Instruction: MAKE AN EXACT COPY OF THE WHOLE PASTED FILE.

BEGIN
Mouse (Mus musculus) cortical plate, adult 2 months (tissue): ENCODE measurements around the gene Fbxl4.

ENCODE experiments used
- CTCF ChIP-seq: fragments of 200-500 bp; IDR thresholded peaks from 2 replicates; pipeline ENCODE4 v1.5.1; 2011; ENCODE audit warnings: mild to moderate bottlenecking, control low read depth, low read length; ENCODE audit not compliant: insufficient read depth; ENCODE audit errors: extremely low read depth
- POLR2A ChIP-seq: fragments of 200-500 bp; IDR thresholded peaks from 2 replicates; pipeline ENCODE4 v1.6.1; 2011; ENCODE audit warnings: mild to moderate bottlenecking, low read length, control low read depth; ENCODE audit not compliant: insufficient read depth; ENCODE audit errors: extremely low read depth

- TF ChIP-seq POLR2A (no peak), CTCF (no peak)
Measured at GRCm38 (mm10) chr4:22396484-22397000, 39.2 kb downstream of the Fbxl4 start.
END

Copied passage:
Mouse (Mus musculus) cortical plate, adult 2 months (tissue): ENCODE measurements around the gene Fbxl4.

ENCODE experiments used
- CTCF ChIP-seq: fragments of 200-500 bp; IDR thresholded peaks from 2 replicates; pipeline ENCODE4 v1.5.1; 2011; ENCODE audit warnings: mild to moderate bottlenecking, control low read depth, low read length; ENCODE audit not compliant: insufficient read depth; ENCODE audit errors: extremely low read depth
- POLR2A ChIP-seq: fragments of 200-500 bp; IDR thresholded peaks from 2 replicates; pipeline ENCODE4 v1.6.1; 2011; ENCODE audit warnings: mild to moderate bottlenecking, low read length, control low read depth; ENCODE audit not compliant: insufficient read depth; ENCODE audit errors: extremely low read depth

- TF ChIP-seq POLR2A (no peak), CTCF (no peak)
Measured at GRCm38 (mm10) chr4:22396484-22397000, 39.2 kb downstream of the Fbxl4 start.